Many years ago, I overheard a mother talking about graduation announcements with her teenaged child in a restaurant where I was eating. Apparently they were going over a list of folks who would receive announcements and the child started asking who most of the people were. The mother explained that they were co-workers of one or another of the parents, were “old friends,” or were even “extended family” members who had never met the child or had not seen him since infancy.
I have to admit that I felt a bit like I was listening to a couple of Internet phishing experts planning out their next round of extortion of the kindly. What the mother was doing was helping her child to expand the haul of graduation gifts by casting as large a net as possible.
This sort of crassness really plucks my nerves, though it hardly surprises me that these sorts of things happen. They’ve been a part of human culture forever, as kinship always has included social obligations like gifts and material support. What really drives me batty, though, is when Christians do the same thing, commodifying fellow persons as cash cows for financial support.
Perhaps the most extreme case I know of happened to a life-long friend. She had fallen out of her church for a particular reason and had not attended in over twenty years. While she still was on the mailing list and received her weekly newsletter, at no time had anyone from the church visited her to see what had happened. There were no calls from the pastor or the deacons. No calls from a Sunday school teacher. Nothing. Zip. Nada. She just fell off the earth as far as that congregation was concerned.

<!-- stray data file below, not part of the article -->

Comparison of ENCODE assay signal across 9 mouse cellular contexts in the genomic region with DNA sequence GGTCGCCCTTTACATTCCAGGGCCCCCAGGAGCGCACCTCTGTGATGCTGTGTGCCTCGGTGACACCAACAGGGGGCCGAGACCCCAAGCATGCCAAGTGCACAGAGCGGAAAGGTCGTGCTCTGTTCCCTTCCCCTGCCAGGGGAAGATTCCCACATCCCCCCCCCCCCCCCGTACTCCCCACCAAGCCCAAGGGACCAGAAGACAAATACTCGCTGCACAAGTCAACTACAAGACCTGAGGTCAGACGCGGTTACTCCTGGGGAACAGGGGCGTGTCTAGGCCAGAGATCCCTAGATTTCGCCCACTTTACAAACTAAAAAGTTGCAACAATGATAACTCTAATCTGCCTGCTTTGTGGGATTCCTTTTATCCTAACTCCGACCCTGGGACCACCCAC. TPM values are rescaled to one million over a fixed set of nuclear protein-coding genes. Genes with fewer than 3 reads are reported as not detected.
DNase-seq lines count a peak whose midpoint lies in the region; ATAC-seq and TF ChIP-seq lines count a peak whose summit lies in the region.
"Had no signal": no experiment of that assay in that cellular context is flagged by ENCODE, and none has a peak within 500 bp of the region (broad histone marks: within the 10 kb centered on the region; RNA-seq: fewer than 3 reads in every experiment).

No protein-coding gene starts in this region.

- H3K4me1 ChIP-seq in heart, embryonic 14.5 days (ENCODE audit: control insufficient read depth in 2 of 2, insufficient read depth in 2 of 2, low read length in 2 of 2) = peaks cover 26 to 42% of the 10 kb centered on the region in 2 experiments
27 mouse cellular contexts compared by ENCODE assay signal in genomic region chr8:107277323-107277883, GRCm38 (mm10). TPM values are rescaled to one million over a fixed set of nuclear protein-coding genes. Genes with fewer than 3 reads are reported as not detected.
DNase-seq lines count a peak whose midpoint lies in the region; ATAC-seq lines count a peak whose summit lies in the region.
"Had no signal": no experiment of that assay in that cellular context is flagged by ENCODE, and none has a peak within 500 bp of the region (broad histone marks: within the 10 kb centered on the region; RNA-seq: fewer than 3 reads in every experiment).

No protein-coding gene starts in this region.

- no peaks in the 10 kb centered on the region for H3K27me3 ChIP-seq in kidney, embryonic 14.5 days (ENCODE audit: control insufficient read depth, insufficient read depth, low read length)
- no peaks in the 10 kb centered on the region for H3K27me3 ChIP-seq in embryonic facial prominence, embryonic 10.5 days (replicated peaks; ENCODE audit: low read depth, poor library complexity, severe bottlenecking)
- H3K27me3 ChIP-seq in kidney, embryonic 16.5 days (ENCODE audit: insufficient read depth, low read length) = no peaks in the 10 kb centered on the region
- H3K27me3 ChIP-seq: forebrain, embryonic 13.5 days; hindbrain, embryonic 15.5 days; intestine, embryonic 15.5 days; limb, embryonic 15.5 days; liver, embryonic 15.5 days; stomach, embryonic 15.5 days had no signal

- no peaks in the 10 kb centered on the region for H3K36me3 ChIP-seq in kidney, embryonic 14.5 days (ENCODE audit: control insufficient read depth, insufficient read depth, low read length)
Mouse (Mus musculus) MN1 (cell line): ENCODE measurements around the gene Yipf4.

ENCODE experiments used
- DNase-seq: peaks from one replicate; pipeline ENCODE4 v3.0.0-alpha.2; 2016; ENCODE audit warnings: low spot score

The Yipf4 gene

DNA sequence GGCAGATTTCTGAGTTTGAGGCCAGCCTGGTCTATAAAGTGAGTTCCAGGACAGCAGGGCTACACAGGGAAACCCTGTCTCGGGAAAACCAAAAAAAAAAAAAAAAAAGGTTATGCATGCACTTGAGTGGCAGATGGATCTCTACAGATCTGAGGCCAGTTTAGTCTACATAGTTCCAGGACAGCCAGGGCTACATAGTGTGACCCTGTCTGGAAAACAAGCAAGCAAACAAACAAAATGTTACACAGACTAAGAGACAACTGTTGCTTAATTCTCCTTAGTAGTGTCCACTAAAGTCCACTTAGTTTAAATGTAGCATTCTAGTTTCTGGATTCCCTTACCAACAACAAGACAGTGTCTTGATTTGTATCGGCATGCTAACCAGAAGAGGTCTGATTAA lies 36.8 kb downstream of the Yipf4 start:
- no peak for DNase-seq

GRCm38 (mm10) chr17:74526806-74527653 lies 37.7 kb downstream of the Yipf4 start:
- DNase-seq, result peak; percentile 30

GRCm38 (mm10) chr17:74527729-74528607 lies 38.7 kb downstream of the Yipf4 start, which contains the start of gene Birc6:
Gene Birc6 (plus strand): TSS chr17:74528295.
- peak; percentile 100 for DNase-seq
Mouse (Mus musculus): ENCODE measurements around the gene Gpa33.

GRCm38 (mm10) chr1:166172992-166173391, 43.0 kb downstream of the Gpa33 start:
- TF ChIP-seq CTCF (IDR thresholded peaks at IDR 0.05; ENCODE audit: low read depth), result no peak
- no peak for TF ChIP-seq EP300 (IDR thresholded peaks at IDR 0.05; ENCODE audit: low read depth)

Until an ambitious building campaign came along.
Suddenly a team of deacons arrived at her door with a slick packet of information, asking her to fill out a pledge card and commit to gifts over and above her tithes. You can imagine what her reaction was. As a churchman, I was horrified and genuinely embarrassed. They didn’t care about her soul, apparently, merely her checkbook.
I wish I could say that these occurrences were rare; however, I never cease to be amazed at how often I hear from people I haven’t seen in twenty years – not a call, an email, or a poke on Facebook – who have sent solicitations for their upcoming mission trip, shown up selling wrapping paper for their Christian school, or sent a form letter that offered up some sort of veiled threat to the eternal security of my soul if I did not support whatever cause they have taken on themselves. It’s almost as though the guy who invented the chain letter had gotten into the fundraising business: ‘if you don’t give to us, calamities will happen to the entire world and it will be your fault, including the damnation of those souls who won’t be reached because you didn’t write a check.’
Please don’t misunderstand my point; nothing makes me want to whip out my checkbook and produce some financial fruit more than when a young lady who has been one of our babysitters needs help to go on a mission trip or when a missionary pastor I once taught lets me know of a need that they have. We are called to be good stewards of God’s incredible generosity toward us and to make financial decisions on our household budgets so that we may give both liberally and joyfully.
There is something wrong, however, with debasing past relationships that have long been neglected with solicitations that reduce friendships to spiritual extortion. It makes the Church look greedy at best and vacuous at worst when we do this to non-believers in order to support “righteous” causes. Current requests without current relationships do not reflect a healthy view of our shared humanity. We owe our “friends” more than that.